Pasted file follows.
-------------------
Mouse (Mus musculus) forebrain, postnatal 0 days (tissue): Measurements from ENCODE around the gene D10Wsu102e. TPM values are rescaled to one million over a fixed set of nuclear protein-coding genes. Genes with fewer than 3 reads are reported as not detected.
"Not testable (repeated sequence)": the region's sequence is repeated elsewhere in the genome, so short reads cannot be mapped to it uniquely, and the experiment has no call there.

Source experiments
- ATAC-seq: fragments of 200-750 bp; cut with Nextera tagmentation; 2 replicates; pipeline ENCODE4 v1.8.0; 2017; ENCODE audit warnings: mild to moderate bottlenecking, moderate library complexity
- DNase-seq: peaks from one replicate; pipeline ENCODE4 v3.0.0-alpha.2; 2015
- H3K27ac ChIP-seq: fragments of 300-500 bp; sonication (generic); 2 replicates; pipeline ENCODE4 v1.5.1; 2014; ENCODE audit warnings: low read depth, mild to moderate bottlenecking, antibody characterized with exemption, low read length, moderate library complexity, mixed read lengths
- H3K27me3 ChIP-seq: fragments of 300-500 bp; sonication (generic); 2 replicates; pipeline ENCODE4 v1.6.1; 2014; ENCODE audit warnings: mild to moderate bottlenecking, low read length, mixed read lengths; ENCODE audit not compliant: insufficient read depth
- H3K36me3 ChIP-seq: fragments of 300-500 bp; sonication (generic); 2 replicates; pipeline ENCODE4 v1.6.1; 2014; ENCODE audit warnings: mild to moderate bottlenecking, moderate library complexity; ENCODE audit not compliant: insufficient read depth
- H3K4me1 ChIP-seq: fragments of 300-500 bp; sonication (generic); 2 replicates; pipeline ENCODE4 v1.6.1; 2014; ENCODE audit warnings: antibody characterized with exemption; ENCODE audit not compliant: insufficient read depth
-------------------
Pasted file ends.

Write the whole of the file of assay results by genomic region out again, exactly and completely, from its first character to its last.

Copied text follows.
Mouse (Mus musculus) forebrain, postnatal 0 days (tissue): Measurements from ENCODE around the gene D10Wsu102e. TPM values are rescaled to one million over a fixed set of nuclear protein-coding genes. Genes with fewer than 3 reads are reported as not detected.
"Not testable (repeated sequence)": the region's sequence is repeated elsewhere in the genome, so short reads cannot be mapped to it uniquely, and the experiment has no call there.

Source experiments
- ATAC-seq: fragments of 200-750 bp; cut with Nextera tagmentation; 2 replicates; pipeline ENCODE4 v1.8.0; 2017; ENCODE audit warnings: mild to moderate bottlenecking, moderate library complexity
- DNase-seq: peaks from one replicate; pipeline ENCODE4 v3.0.0-alpha.2; 2015
- H3K27ac ChIP-seq: fragments of 300-500 bp; sonication (generic); 2 replicates; pipeline ENCODE4 v1.5.1; 2014; ENCODE audit warnings: low read depth, mild to moderate bottlenecking, antibody characterized with exemption, low read length, moderate library complexity, mixed read lengths
- H3K27me3 ChIP-seq: fragments of 300-500 bp; sonication (generic); 2 replicates; pipeline ENCODE4 v1.6.1; 2014; ENCODE audit warnings: mild to moderate bottlenecking, low read length, mixed read lengths; ENCODE audit not compliant: insufficient read depth
- H3K36me3 ChIP-seq: fragments of 300-500 bp; sonication (generic); 2 replicates; pipeline ENCODE4 v1.6.1; 2014; ENCODE audit warnings: mild to moderate bottlenecking, moderate library complexity; ENCODE audit not compliant: insufficient read depth
- H3K4me1 ChIP-seq: fragments of 300-500 bp; sonication (generic); 2 replicates; pipeline ENCODE4 v1.6.1; 2014; ENCODE audit warnings: antibody characterized with exemption; ENCODE audit not compliant: insufficient read depth